Toyota Prius Continues To Trounce Honda's Insight In Global Hybrid Sales

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2013 Honda Insight

2013 Honda Insight

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The Toyota Prius has come a long way since hitting the market over a decade ago.

Back then, at the turn of the 21st century, it was no more than a fuel efficient but ultimately unappealing curio, bought only by a select few.

Fast-track to 2012 and it was one of the world's highest-selling cars, with 389,932 units hitting the streets globally. That's impressive by anyone's standards, but it must have rival Honda wondering exactly how it could have got its Insight so wrong.

The Insight is by no means a bad car, but its 22,440 global sales in 2012 is just one seventeenth the number of Prius sold the same year.

Look into the numbers further, via the Best Selling Cars Blog, and the statistics are even more galling. Insight sales were little over a third that of the Lexus CT 200h, which made over 63,000 units in 2012. Luxury hybrids don't sell anything like that of their more humble counterparts but Toyota must be pleased with the Prius-based CT.

Other versions of the Prius dominated the hybrid sales totals too. The Toyota Prius C (and Aqua, as it's badged internationally) sold 313,437 units in 2012. The Prius V (also known as the Prius A, and Prius+) shifted 184,838 units.

At the other end of the scale, one Toyota product didn't do so well: The Lexus HS 250h.

While the HS slithered off sale in the U.S. in 2012 due to poor sales, it's still on sale elsewhere. It seems the HS isn't overly popular internationally either, with just 5,727 sold last year. Its Toyota cousin, the Sai (not sold in the U.S.) did a little better at 8,543.

Honda's other dedicated hybrid, the Honda CR-Z sports coupe, fared a little better still. 16,123 units is small beans in the greater scheme of things, but not a million miles off the Insight, which in theory should appeal to a much broader audience.

It's worth noting that other hybrids might have sold more units (and some probably fewer), but the models above are all dedicated hybrid models, with no regular gasoline or diesel equivalents.

There's a fair chance that models like the Toyota Camry Hybrid and Toyota Yaris Hybrid also rank highly in terms of global sales--while some luxury hybrids like the Porsche Panamera or BMW ActiveHybrid 5 are a little further down.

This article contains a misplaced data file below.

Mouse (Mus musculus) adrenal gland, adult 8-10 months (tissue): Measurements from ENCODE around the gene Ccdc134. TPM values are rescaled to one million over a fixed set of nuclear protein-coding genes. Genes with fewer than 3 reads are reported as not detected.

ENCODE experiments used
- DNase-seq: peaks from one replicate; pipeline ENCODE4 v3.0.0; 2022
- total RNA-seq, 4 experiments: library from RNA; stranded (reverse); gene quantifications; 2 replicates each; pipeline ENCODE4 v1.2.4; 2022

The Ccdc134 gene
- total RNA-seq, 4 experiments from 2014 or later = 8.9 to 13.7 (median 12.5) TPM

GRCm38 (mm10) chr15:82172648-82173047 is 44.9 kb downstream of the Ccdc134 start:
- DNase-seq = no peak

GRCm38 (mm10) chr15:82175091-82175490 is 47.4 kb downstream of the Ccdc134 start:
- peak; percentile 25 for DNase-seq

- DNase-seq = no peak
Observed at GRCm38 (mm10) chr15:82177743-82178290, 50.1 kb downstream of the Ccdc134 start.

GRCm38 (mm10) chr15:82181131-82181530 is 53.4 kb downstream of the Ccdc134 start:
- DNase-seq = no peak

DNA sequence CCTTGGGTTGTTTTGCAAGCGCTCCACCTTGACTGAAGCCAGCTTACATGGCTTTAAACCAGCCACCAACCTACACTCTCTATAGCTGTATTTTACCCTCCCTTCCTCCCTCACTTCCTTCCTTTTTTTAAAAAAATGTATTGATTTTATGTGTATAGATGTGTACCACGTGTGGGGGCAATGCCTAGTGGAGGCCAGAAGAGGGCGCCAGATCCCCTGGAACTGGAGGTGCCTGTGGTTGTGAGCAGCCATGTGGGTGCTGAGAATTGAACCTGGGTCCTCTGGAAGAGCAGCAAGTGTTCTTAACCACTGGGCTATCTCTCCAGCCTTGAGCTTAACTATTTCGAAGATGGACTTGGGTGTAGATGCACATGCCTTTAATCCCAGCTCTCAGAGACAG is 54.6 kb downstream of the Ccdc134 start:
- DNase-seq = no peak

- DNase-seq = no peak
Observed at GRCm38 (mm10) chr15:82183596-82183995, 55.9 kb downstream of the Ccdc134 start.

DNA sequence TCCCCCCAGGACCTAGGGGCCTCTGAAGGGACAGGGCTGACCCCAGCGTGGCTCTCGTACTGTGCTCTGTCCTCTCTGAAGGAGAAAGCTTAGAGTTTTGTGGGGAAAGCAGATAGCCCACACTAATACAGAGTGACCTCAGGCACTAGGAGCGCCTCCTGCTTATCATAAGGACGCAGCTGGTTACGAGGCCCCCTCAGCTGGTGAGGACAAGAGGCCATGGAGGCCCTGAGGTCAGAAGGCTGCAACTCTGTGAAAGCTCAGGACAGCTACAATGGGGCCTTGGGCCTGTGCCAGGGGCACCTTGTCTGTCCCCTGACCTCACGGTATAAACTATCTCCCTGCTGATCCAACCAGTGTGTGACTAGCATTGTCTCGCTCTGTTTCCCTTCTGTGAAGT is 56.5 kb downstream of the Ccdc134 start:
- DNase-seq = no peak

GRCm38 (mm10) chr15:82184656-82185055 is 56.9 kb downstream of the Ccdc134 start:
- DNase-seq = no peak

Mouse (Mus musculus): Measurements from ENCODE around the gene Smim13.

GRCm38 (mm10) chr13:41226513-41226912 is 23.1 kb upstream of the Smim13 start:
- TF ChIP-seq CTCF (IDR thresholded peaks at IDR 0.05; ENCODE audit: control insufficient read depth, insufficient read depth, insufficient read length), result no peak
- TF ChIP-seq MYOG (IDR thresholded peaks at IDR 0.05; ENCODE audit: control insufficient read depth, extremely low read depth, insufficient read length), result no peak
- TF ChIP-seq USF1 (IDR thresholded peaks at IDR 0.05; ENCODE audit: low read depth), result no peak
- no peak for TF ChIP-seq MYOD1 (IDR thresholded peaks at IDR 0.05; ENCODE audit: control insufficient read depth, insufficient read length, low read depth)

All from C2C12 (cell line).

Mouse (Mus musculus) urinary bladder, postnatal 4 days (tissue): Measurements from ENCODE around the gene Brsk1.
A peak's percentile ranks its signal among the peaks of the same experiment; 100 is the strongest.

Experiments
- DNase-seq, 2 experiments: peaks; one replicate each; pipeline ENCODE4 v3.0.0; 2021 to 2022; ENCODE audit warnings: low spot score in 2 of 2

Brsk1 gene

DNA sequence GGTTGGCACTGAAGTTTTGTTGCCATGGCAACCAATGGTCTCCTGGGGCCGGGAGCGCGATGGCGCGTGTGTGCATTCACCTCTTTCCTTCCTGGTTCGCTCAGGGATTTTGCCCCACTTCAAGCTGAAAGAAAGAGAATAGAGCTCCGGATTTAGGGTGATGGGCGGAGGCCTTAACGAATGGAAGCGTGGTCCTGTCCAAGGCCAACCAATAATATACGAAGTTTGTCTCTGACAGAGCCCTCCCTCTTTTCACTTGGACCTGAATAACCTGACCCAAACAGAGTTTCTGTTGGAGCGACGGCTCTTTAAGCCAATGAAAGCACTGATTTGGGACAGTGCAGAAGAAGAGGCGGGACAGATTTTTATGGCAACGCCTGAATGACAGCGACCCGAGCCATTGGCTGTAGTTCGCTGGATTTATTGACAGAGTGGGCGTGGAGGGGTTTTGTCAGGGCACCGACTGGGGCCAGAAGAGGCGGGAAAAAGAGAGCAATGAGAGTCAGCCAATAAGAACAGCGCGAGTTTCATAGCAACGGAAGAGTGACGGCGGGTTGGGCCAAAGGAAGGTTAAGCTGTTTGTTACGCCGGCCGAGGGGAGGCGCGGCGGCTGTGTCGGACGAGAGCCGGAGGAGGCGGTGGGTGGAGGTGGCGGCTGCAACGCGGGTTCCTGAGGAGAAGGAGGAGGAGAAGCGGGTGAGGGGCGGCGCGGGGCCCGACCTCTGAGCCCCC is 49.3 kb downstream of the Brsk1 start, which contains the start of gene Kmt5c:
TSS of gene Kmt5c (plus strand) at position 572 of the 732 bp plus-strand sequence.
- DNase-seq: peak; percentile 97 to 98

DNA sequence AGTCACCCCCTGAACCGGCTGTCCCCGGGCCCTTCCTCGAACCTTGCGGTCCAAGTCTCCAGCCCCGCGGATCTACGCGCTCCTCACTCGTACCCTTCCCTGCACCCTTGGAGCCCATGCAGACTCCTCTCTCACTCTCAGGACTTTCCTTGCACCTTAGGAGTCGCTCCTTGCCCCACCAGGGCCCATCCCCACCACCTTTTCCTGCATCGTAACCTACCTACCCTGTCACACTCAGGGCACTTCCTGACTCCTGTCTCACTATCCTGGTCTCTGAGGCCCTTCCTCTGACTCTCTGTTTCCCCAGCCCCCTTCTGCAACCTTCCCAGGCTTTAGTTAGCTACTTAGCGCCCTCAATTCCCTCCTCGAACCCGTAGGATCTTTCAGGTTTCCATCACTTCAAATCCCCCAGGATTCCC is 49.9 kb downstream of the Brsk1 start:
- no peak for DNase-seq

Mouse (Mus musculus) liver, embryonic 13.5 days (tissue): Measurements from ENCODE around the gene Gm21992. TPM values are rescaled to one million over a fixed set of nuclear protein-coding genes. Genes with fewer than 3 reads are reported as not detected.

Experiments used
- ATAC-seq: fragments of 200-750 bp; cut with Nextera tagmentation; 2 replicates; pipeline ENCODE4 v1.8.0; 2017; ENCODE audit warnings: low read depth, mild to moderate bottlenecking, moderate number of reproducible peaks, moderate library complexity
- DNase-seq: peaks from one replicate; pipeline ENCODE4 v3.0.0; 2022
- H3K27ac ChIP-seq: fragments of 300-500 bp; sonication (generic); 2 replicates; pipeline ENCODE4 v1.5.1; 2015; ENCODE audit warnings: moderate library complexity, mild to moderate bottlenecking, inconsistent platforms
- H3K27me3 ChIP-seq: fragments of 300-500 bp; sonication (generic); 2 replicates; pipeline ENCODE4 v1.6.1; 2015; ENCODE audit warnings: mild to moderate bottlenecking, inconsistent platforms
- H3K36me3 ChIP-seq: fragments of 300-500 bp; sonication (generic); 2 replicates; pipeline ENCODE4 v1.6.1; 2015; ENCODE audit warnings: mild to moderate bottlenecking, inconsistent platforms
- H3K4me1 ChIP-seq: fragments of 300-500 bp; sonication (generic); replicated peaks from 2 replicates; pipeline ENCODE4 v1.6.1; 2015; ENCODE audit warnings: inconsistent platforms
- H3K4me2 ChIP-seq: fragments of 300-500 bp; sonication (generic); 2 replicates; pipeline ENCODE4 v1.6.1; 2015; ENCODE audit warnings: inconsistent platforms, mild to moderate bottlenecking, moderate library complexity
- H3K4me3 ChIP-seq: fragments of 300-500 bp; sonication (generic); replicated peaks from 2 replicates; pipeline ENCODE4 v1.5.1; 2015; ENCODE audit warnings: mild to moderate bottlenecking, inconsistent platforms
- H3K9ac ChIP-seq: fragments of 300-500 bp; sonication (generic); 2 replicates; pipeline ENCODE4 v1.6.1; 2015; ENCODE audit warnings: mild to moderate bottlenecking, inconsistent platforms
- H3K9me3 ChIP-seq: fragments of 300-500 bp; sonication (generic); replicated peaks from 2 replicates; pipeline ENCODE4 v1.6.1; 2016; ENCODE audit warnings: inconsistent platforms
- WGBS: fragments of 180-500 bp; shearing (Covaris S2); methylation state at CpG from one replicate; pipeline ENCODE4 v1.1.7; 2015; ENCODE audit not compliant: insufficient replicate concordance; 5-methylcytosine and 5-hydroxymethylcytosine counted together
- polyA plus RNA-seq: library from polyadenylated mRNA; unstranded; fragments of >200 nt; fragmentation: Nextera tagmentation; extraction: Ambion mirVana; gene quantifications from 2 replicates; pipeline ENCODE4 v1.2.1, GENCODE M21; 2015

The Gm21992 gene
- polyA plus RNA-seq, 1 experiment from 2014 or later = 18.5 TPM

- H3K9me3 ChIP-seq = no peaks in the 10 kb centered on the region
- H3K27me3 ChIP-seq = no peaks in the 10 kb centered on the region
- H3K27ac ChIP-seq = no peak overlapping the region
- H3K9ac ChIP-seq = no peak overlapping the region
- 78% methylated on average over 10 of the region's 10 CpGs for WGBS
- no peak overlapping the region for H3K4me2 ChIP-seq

There aren't many dedicated hybrid models on sale today across the world, but it seems like Toyota has found the formula for how to sell them.


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Comments (8)
  1. The Toyota Prius was the top-selling car in California for 2012. That says a lot.

  2. Honda should re-think their image. Just about anything they build is not green. Lets be sure we all understand this company, Honda, is one of the leading polluters of our planet.
    Ever think about how many motorcycles, lawn mowers, and other small IC(internal combustion) engine powered devices this company sells worldwide ? None of these small ic devices carry pollution controls. With all that technology why can't Honda make electric or battery tools to replace the internal combustion ones? They make crazy robots and use the technology to wow so many people, but still make the most harmful contraptions on the planet. This company has spun a yarn about their "green" image- don't believe it !

  3. I have a 2010 Honda Insight, it's a very good car.

    I don't know why Honda can't sell them, it's something in the marketing,
    or product touch.

    technically to me, it's gorgeous, but, it's real complicated. Lots of switches and buttons everywhere, it's like piloting an F-16,

  4. Last year I bought a 2012 Insight and love it. While the Insight will never come close in sales to the Prius it should be doing much better but as you mention there is no marketing. When I was looking for a new car I had never even heard of the Honda Insight, the Insight just caught my attention while browsing dealership sites.

  5. The prius C gets a real world, driven by me, on my drive, 50+ mpg. What does honda get? I think it's lower isn't it.

  6. Yes the mpg is a bit less, I get 44 mpg pretty much regardless of where I'm driving. This is fine for me since I accidently fell into the hybrid market while just looking for a reliable new car. Personally, after owning my Insight I no longer look at ICE vehicles as viable replacements, and can guarantee my future vehicles will be either EV or hybrid. While there are many who bash the Insight,it's an inexpensive vehicle to get someone acclimated to "green" cars, so it does help the market as a whole to advance.

  7. This isn't too surprising. The Insight didn't really differentiate itself vs the Prius, and Toyota has had mainstream hybrids (The original Insight was ahead of the game, but it has been a long time since then.) for years. If the Prius is comparable to the Insight, why choose Honda over Toyota especially when Toyota has spent a much longer time perfecting their battery systems ( has some good info on it).

  8. The original Honda Insight was rated at 70 mpg (which was wishful thinking) but my real world, lifetime MPG for my current 2001 Insight is 57.8 mpg. My disappointment in the newer version of the Insight is that the MPGs went down. I expected the next generation of Insights to be getting 70+ mpg. Hence my next car will not be an Insight but more likely a range extended electric vehicle like the Chevy Volt (though I love japanese engineering). Since I drive about 30 miles a day I could get by on the Volt's battery alone for most of my driving and only burn gas when making longer trips. But in the end I sure wish Honda had a range extended electric vehicle.

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